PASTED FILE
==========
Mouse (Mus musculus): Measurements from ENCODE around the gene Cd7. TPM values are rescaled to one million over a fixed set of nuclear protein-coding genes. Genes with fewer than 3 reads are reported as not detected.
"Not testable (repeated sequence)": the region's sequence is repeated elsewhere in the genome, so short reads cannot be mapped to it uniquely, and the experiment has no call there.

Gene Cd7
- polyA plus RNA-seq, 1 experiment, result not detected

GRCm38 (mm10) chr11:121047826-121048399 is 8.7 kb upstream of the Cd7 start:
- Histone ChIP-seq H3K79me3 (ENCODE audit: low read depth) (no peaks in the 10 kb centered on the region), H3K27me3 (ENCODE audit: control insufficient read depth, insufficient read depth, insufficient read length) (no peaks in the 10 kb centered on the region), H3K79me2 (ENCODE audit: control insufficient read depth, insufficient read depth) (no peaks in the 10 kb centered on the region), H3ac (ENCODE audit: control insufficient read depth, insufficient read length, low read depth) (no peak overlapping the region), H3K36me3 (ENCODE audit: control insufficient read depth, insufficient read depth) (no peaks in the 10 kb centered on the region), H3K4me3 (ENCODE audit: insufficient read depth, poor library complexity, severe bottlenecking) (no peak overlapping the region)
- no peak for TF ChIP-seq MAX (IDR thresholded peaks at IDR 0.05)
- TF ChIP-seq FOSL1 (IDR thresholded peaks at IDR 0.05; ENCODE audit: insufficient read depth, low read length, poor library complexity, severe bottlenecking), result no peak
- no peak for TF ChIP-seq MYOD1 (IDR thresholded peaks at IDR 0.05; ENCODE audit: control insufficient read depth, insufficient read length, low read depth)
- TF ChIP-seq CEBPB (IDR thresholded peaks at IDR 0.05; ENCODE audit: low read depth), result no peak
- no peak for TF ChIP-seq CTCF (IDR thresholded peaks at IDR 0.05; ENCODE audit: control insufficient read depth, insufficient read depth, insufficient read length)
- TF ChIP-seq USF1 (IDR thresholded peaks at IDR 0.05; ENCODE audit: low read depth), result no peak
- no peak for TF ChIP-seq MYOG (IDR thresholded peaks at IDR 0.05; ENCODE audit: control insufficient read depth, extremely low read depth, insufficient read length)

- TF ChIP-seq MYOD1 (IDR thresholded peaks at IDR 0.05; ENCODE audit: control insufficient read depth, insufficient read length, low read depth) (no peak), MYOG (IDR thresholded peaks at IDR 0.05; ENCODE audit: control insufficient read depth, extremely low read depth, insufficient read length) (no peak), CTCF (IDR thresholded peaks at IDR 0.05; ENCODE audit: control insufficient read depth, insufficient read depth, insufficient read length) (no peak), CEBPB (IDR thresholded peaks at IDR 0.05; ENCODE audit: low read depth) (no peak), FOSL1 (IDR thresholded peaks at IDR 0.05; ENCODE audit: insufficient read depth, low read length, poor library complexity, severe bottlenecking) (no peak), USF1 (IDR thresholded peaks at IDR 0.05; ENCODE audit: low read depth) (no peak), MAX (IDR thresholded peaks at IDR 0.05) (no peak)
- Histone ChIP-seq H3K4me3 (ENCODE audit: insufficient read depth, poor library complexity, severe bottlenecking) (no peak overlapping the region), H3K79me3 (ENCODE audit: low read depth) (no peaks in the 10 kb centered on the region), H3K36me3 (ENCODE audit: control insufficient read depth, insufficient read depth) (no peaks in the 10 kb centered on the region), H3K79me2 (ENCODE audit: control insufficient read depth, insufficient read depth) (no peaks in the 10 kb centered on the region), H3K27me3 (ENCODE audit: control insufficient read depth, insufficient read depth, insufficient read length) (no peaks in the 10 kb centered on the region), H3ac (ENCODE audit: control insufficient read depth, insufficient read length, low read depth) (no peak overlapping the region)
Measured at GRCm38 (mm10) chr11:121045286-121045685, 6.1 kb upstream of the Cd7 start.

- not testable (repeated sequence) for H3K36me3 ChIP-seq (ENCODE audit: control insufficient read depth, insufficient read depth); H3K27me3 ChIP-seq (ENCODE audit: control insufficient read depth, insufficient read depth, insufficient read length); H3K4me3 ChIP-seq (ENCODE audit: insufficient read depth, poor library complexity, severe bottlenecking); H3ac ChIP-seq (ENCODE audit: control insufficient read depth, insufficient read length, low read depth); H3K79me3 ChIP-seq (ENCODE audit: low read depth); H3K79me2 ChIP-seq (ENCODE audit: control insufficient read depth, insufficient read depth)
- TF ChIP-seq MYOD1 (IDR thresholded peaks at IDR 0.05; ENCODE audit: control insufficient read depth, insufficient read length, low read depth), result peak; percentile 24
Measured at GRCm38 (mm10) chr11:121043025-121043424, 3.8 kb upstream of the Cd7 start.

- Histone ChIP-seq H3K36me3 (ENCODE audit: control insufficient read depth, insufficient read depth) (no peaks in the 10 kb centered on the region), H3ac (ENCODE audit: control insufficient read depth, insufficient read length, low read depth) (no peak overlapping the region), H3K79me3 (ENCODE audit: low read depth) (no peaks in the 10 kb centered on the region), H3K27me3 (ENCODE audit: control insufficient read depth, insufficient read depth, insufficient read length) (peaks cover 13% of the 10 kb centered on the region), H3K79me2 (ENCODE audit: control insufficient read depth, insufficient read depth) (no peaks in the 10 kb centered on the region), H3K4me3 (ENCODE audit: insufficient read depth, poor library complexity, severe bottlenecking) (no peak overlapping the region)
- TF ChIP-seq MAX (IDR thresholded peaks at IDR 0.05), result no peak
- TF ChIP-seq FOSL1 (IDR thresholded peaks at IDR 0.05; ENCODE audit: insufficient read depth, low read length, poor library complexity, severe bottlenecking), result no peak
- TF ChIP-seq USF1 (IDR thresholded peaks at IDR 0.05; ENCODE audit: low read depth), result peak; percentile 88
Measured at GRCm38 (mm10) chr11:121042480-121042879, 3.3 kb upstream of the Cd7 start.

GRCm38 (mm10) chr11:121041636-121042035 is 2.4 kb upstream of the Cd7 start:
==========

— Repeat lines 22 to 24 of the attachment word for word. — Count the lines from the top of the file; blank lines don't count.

- TF ChIP-seq FOSL1 (IDR thresholded peaks at IDR 0.05; ENCODE audit: insufficient read depth, low read length, poor library complexity, severe bottlenecking), result no peak
- TF ChIP-seq USF1 (IDR thresholded peaks at IDR 0.05; ENCODE audit: low read depth), result peak; percentile 88
Measured at GRCm38 (mm10) chr11:121042480-121042879, 3.3 kb upstream of the Cd7 start.